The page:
Why Vex Robotics?
VEX Robotics is the ultimate robotics platform: powerful micro-controller (ARM® Cortex®) together with high power high torque motors, precise sensors and a metal frame. Best of all it is programmed in a very user friendly interface (CodeBlocks) using Robot C which is essentially the C programming language with a host of new robotics related functions.
What is special about this course?
In the first module students complete several quite advanced examples of INPUT / OUTPUT programming whereby they control the speed and the direction of a motor by bringing their hand closer to and further from a distance sensor. This task is broken down into the simplest possible steps; in each step students add two to three lines of code, experiment with changing variables and observing the output of the robot. This ensures that they understand not only what each line of code does, but how it does it and what will happen when it changes.
In the second module students create functions that move the robot forward and backward a precise number of degrees. They also learn to control the robot arm, performing both grabbing and lifting. The module contains key concepts like booleans, while loops and various varieties of functions.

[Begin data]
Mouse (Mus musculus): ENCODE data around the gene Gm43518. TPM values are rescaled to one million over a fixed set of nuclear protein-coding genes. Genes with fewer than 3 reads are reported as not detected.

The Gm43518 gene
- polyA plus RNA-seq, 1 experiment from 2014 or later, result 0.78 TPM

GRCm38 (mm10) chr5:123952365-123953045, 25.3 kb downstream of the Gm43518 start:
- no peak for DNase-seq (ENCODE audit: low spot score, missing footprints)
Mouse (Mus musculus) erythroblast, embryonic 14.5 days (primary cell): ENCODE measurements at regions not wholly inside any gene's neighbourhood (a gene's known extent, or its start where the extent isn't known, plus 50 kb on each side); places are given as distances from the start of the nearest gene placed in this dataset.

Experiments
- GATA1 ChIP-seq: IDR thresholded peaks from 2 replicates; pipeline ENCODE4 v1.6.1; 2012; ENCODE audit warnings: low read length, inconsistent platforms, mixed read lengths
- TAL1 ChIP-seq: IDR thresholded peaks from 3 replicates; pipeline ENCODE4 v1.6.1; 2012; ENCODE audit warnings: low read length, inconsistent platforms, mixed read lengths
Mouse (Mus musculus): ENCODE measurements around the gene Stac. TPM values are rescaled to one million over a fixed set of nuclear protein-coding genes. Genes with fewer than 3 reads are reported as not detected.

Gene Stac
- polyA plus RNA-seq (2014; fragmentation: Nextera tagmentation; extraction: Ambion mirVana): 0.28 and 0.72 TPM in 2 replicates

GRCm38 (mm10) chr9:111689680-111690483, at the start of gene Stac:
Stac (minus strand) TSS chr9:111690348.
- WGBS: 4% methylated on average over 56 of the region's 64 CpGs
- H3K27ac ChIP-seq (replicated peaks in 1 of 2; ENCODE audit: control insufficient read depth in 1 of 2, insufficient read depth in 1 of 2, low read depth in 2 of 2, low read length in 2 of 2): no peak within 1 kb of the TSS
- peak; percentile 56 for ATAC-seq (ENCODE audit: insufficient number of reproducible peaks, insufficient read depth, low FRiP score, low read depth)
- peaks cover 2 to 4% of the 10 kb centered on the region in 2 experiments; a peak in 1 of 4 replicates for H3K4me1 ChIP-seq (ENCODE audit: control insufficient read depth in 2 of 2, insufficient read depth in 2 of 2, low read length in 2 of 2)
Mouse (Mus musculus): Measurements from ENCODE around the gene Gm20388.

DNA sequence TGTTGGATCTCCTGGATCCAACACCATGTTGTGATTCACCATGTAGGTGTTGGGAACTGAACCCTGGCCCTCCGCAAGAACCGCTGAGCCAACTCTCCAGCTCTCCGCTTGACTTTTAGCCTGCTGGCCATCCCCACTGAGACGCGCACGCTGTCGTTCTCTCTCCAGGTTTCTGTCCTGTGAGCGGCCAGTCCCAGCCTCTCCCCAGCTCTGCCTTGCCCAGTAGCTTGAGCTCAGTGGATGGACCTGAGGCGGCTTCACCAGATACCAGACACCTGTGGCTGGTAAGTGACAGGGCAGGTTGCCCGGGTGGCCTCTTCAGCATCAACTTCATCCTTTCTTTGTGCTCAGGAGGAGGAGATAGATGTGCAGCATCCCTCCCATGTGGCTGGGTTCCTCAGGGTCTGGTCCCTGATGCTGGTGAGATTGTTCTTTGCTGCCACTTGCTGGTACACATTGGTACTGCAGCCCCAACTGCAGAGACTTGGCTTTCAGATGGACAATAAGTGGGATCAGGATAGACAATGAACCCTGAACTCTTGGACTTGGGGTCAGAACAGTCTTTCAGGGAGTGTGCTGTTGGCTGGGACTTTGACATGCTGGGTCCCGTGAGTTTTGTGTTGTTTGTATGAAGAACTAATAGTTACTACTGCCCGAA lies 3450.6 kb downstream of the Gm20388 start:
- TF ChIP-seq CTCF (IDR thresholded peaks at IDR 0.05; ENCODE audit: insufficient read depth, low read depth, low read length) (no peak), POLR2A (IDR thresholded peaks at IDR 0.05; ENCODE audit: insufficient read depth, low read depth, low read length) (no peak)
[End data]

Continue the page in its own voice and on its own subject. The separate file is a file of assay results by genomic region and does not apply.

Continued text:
In the third module student learn how to follow lines both using a basic Zig Zag algorithm and a much more advanced proportional algorithm which uses a sensor feedback loop. They also use fedback to create a program which gets the robot to keep constant distance between itself and the nearest object.
In the fourth module students apply everything they learned into two advanced tasks, the first of which is to follow a line and pick up cans along the way taking them to the bin at the end of the line. The second is an environment scanner which looks for rubbish (cans) , picks them up and drops them off at the bin.
Sanjin is a teacher and a robotics engineer with a passion for teaching Coding and Robotics to school aged children. He has spent more than 5 years teaching various age groups in platforms like Scratch, Arduino, Python, Raspberry Pi and Lego Mindstorms.
He is presently working with over 20 schools in Melbourne to help them implement the Digital Technologies Curriculum in a meaningful manner. This means developing learning sequences that help students easily grasp the core concepts of coding and then setting them up with problems that involve higher level computational thinking and integration with various mathematical concepts.